KUALA LUMPUR, May 27 – Reports of a “20-fold increase” in hand, foot, and mouth disease (HFMD) cases this year from 2021 do not reveal the real trend of the infectious disease in Malaysia, says public health specialist Dr Mohd Farhan Rusli.
Dr Farhan, who is Selangor Task Force Operations director, said the rebound in HFMD cases is expected in 2022 as nurseries and schools were closed last year, and people remained largely at home as the country was still under the Movement Control Order (MCO) due to the Covid-19 pandemic.
“We must look back at what happened last year. Last year, the nurseries were closed, people were at home, and we were under MCO, so it’s very foolish if you compare the trend or data from last year to this year.
“If you want to compare 2022, you have to compare it with pre-pandemic times – 2018, 2019 – then you will have a good comparison. If you look at the data from 2018, up until August, it was about 40,000 over HFMD cases. So, then you start looking at what is the real increase in percentage,” Dr Farhan told reporters at the Selangor Saring media briefing on Tuesday.
“We have to make sure that we don’t use fear tactics to tell people, ‘Look there’s a 20-fold increase’ – all of a sudden it’s a 20-fold increase. Malaysia has never reported a 20-fold increase because you’re comparing it with a time when nobody was going to school, so the data doesn’t make sense when you compare it like that.
“You have to compare it apple to apple, then you can know what the real incidence rate is,” Dr Farhan said.
The Ministry of Health (MOH) yesterday reported a 24-fold, or 2,400 per cent, increase in HFMD cases this year from 2021, with a total of 57,510 cases reported from January 1 to May 25, 2022, compared to 2,333 cases recorded over the same period last year during the Covid-19 pandemic.
Health Minister Khairy Jamaluddin, at a press conference yesterday, acknowledged that it was not useful to compare 2022 figures to 2021 when schools and nurseries were closed last year due to the coronavirus pandemic.
He said when compared to the same period in 2019, the number of HFMD cases this year to date were nearly 100 per cent higher, with an increase of 27,664 cases.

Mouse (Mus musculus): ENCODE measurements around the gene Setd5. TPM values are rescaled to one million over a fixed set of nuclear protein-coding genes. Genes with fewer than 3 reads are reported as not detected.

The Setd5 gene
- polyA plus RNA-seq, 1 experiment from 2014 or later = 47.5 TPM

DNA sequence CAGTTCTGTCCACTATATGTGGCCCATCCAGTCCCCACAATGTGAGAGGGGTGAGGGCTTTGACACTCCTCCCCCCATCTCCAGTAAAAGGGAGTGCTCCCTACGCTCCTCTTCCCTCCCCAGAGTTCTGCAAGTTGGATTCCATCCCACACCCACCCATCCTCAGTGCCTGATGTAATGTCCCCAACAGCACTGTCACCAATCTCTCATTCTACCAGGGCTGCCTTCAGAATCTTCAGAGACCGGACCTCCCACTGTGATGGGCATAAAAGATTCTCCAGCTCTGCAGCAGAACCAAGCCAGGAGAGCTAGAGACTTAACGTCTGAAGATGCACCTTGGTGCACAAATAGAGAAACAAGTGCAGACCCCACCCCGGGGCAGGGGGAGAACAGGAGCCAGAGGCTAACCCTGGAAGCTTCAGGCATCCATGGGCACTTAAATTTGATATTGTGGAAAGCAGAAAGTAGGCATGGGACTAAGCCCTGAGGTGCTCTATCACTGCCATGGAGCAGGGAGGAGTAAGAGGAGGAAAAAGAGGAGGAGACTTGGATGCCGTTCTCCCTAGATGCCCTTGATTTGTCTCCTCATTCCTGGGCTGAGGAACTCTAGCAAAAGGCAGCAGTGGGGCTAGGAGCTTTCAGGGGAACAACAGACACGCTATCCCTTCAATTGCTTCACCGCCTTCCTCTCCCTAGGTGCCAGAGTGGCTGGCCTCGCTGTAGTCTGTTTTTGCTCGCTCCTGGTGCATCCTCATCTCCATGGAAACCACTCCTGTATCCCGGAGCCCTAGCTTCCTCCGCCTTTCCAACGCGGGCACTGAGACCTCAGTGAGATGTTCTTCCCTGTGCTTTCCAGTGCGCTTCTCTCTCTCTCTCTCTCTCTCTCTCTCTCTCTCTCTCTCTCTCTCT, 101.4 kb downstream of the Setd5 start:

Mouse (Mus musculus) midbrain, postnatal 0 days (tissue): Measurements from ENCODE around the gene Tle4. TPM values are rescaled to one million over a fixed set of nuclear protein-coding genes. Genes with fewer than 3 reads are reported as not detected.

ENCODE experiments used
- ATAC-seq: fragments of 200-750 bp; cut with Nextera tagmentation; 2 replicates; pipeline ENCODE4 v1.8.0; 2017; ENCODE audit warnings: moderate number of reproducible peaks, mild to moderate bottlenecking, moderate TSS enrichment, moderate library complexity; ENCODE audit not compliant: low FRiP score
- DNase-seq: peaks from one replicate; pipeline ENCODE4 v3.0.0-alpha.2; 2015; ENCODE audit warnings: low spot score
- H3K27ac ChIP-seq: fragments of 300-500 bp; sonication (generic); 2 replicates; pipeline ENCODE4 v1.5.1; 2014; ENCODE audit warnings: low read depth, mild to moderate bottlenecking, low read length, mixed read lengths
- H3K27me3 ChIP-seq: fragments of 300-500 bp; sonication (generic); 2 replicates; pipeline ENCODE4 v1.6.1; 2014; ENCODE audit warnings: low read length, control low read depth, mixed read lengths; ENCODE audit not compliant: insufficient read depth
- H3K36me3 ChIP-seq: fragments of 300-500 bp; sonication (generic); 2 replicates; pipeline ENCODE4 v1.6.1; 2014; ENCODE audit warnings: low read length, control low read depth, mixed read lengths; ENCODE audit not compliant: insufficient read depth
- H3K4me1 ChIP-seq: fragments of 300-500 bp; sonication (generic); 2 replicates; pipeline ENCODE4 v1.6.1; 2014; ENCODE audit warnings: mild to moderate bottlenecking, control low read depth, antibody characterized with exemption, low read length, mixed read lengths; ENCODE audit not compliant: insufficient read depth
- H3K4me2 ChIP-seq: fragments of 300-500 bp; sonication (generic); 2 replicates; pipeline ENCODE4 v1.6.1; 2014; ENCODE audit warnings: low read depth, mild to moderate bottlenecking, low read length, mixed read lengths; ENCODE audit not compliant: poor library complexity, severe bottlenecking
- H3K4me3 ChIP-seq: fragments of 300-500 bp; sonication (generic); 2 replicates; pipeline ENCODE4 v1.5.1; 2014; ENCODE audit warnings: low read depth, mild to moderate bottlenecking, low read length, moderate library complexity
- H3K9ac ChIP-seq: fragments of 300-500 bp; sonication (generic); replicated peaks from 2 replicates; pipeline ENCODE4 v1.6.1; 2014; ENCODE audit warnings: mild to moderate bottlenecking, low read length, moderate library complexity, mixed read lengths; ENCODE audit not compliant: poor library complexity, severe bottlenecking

According to MOH’s health indicators data, the number of HFMD cases reported nationwide in Malaysia are as follows (the Covid-19 pandemic hit Malaysia in January 2020):
- 2021: 4,239 cases
- 2020: 17,235 cases
- 2019: 52,176 cases
- 2018: 76,776 cases
- 2017: 29,359 cases
- 2016: 47,008 cases
- 2015: 22,587 cases
“Whatever trend of communicable disease we had last year, it does not reflect the normal data trend because we were under the MCO,” Dr Farhan said.
“Dengue cases also noted a drop, right? There’s a saying, everything went down during the MCO except Covid. So then how can you say you were controlling your communicable diseases well during the MCO when nothing was moving?
“If people don’t move, you don’t have communicable disease – that’s the whole pretext of communicable disease: movement. If you are in a ‘movement’ control order, HFMD rates will definitely go down and it will surely rebound this year because we’ve reopened schools and everything is open again, so you cannot compare.
“That’s why I feel we should not report it as a 20-time increase compared to last year because it doesn’t have value, in terms of reporting,” Dr Farhan said.
HFMD is a contagious viral infection that commonly affects children under five years of age, but it can occasionally affect adults.
Symptoms of HFMD include fever, sore throat, and maculopapular or vesicular rashes on hands, feet, and mouth. Although the disease is generally mild, severe HFMD can lead to fatal neurologic and systemic complications.
State Public Health, Unity, Women and Family Development Committee chairman Dr Siti Mariah Mahmud said the Selangor state government, through its district health offices, will monitor child care centres in the state more closely to control the spread of HFMD.
As of May 21, a total of 13,262 HFMD cases were recorded in Selangor, with the Petaling district reporting the highest number of cases with 4,155 cases, followed by Hulu Langat (2,608 cases) and Gombak (2,112 cases). A total of 419 cases were admitted to wards.